I speak of the rule of law and of the challenge it faces because an Ombudsman is part of that rule of law matrix and the work that I do as European Ombudsman absorbs and deals with some of the complexities and contradictions that I have just outlined.

I am not a judge. My office is not a court and I do not make binding decisions but I attempt to make sure that EU institutions match their rhetoric about the rule of law and democratic values and accountability and transparency to their actions in their dealings with citizens.

The passage may well have been read with disapproval by the Commission and some member states as a damning indictment of their political positioning on this dossier, which has been widely and apprehensively described by many European legal experts as impotent and indecisive.

Rule of law standoff between Poland and the EU

The legal conflict over what the Commission, many member states, and various legal expert bodies in- and outside of the EU perceive as the Polish government’s systematic dismantling of the rule of law within its own legal system ignited soon after this government came into office in 2015,and has led the Council to initiate the so-called article-7 procedure against Poland, which could theoretically (but only theoretically) lead to the member state losing its voting rights in the EU. However, the unfolding of this procedure is of a largely political nature, and has been criticised for its opacity. Agendas of hearings, let alone statements made by member states in these hearings, have not been disclosed, or only after a delay.

The Commission also brought a number of infringement cases before the Court of Justice. The Commission won each of the cases already concluded, with more cases still pending. Yet whereas the judgments are publicly accessible, the judicial process less so. Documents submitted to the court by the litigating parties are not necessarily published, and hearings of the Luxembourg-based court are only open to those capable of attending. This recently prompted a law professor to (unsuccessfully) petition the Court of Justice to be allowed to stream these hearings in a pending high-profile case brought by Poland and Hungary.

Recently, the crisis has also spilled over into more political terrain, when the politically captured Polish Constitutional Tribunal delivered a ruling, requested by Poland’s Prime Minister, that some aspects of the European Treaties were incompatible with Poland’s Constitution. This has put the Council and particularly the Commission in the awkward position of having to determine (as part of a political calculus) how and to what extent they intend to implement existing treaty law and legislation geared towards the protection of judicial independence and other rule of law dimensions across the Union. As others before the Ombudsman have argued, this happens in a secretive manner that is not conducive to inspiring public trust in the process. In one instance, it even led to a court case (pending upon appeal) concerning the Council refusal to disclose a legal advice on a the rule of law conditionality regulation that was adopted earlier this year.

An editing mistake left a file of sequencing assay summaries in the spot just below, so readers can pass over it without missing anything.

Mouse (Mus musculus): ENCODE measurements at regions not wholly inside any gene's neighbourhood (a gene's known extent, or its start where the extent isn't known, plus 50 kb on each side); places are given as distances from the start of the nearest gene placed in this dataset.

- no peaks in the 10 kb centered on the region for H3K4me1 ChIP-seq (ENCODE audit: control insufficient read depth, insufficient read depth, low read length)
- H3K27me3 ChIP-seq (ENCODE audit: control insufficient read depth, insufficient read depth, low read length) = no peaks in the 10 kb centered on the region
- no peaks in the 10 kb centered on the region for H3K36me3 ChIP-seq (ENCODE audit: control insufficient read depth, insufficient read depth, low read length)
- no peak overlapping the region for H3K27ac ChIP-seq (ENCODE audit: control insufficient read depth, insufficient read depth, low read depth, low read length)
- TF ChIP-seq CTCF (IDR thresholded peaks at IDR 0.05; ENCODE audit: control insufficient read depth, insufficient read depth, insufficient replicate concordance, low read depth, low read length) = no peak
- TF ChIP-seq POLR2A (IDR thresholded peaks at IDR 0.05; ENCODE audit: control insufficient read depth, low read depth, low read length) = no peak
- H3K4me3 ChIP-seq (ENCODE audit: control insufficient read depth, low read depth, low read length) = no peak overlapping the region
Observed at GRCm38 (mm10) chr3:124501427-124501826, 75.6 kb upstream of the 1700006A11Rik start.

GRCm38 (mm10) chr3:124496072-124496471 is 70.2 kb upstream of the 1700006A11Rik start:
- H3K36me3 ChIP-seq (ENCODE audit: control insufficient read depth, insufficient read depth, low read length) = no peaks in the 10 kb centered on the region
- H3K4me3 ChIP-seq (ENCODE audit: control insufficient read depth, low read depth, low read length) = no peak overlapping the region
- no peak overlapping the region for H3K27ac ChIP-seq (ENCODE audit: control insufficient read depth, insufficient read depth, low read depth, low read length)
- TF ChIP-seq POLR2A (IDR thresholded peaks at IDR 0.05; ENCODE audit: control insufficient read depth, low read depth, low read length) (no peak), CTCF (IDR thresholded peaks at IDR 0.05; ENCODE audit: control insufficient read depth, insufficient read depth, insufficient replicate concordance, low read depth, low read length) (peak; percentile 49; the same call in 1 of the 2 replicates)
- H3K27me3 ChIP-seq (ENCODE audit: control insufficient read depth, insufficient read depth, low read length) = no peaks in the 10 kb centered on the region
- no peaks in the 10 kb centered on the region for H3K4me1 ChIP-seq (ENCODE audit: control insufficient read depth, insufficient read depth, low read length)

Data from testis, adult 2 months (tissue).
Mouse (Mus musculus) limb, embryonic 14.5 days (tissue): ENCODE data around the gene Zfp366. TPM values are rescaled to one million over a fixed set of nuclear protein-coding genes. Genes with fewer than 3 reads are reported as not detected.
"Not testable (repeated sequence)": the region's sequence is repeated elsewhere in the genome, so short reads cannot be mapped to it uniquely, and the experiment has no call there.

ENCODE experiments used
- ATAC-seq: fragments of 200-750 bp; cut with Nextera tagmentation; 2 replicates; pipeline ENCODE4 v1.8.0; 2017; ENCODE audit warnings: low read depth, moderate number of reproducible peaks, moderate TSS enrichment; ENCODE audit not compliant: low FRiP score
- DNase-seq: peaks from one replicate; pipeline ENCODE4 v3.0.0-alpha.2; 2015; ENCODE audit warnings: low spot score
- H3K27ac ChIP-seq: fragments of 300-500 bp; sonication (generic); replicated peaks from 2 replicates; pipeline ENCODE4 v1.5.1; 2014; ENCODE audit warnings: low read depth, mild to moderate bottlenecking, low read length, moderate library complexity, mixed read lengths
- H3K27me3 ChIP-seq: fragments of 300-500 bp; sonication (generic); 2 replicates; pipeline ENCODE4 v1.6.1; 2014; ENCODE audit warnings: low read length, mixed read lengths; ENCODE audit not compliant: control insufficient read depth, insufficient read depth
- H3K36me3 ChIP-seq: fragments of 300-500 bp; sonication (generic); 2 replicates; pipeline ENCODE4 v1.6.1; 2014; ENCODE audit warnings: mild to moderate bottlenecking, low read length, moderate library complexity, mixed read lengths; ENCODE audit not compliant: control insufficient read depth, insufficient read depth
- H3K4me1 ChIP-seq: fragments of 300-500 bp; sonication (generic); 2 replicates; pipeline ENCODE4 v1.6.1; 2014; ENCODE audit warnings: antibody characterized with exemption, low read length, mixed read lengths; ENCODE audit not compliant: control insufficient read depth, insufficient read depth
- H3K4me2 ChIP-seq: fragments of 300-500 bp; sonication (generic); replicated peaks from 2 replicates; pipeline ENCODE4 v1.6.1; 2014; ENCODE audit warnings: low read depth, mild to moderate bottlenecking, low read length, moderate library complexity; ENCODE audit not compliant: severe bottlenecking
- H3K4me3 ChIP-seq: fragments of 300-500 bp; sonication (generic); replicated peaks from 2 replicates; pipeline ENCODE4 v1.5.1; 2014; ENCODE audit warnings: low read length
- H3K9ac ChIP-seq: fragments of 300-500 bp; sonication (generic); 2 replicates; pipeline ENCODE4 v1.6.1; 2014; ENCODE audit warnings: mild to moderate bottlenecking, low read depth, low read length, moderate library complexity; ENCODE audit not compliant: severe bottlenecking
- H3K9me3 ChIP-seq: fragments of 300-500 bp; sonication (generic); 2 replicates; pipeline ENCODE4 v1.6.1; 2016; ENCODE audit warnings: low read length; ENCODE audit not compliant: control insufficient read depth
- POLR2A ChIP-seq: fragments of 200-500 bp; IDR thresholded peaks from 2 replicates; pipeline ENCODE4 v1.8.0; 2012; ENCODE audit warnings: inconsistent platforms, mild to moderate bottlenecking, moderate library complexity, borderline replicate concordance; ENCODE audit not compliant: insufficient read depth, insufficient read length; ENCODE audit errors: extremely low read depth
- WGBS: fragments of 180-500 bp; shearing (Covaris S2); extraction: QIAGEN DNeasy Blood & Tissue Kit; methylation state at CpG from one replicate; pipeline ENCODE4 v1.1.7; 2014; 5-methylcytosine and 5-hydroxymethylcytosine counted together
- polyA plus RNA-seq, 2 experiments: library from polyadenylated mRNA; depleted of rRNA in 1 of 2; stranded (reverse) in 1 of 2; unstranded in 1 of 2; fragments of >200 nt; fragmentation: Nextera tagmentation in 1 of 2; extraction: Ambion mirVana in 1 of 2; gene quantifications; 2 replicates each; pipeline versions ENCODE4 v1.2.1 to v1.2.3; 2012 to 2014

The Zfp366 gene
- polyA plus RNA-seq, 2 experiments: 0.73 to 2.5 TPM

The Ombudsman’s office and transparency

The European Ombudsman frequently deals with EU transparency questions, with inquiries into access to documents policy comprising about a quarter of all complaints she receives. However, up until now the Ombudsman had not addressed the rule of law crisis in an integrative and systemic fashion, although the matter has come up in individual complaints and previous public exchanges. O’Reilly’s speech comes less than a week ahead of a conference, organised by her office, on the future of access to documents.

In her speech, O’Reilly describes the fact that she is a journalist by profession, rather than a lawyer as “an asset”, because it affords her an outsider’s perspective on institution’s reliance on administrative and legal methods designed to deflect responsibility. She has also been described as favouring selective, high-profile interventions, leading to accusations of a politicised discharge of her duties. In her speech, O’Reilly appears to respond to this critique by describing herself as risk-taker who does not shy away from stating the unvarnished facts, even when that might lead her recommendations not to be favoured or adopted. In support, she cited another recently deceased US Supreme Court Justice, Bader Ginsburg, who stated that “a dissent is a marker not to the present but to the future”.

Note: This article has been updated with links to websites providing illustrations of the opacity of the EU’s political process towards the protection of the rule of law.